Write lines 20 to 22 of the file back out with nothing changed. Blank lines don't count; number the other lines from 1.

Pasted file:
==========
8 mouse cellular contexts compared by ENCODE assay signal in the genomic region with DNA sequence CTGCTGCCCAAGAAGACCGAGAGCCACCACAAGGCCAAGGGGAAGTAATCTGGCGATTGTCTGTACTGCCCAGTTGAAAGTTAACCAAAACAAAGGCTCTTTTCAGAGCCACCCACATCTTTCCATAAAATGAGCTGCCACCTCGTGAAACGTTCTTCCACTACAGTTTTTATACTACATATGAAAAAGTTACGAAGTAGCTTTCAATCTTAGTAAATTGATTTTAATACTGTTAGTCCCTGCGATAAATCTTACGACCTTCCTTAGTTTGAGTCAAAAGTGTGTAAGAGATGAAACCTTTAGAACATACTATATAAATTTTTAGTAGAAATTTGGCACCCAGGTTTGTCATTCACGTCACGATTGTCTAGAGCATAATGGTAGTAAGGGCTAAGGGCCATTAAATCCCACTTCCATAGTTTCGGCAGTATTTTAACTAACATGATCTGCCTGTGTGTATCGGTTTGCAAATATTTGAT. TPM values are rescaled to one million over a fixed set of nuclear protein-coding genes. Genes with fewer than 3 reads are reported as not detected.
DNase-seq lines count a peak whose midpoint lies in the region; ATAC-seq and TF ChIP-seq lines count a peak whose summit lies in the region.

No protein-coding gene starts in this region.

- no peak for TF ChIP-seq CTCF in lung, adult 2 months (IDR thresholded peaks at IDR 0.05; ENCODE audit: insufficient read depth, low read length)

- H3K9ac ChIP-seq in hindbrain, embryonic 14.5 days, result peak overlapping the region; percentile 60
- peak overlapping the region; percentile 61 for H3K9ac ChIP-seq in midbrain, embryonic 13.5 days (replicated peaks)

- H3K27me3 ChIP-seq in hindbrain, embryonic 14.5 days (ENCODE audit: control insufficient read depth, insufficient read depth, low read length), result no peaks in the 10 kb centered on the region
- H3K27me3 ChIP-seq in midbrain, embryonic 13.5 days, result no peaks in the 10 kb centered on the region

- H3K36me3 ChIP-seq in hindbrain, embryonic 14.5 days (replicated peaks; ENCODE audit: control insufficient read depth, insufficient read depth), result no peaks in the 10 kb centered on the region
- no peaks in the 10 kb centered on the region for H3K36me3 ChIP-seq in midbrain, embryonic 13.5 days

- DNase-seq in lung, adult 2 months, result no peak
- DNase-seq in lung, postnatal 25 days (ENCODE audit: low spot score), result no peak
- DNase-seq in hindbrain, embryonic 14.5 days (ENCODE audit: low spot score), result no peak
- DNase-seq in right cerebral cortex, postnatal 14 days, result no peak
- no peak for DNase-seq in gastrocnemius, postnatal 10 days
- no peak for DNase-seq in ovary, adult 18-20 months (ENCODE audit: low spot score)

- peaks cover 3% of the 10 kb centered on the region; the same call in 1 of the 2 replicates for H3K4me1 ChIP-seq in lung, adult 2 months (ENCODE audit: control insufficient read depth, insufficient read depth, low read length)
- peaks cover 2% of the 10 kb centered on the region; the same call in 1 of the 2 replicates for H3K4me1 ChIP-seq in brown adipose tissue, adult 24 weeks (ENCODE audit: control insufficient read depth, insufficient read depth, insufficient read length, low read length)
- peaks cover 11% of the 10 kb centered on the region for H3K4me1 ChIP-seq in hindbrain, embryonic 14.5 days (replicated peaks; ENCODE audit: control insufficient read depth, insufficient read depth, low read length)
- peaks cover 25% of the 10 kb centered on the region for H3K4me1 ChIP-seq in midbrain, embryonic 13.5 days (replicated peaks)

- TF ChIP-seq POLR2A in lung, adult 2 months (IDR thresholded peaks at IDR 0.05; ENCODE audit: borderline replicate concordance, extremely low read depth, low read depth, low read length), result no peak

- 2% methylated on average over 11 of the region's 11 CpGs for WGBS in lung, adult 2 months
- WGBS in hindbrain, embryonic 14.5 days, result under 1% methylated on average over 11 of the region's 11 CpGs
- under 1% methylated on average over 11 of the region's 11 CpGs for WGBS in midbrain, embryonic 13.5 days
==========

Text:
- peaks cover 25% of the 10 kb centered on the region for H3K4me1 ChIP-seq in midbrain, embryonic 13.5 days (replicated peaks)

- TF ChIP-seq POLR2A in lung, adult 2 months (IDR thresholded peaks at IDR 0.05; ENCODE audit: borderline replicate concordance, extremely low read depth, low read depth, low read length), result no peak

- 2% methylated on average over 11 of the region's 11 CpGs for WGBS in lung, adult 2 months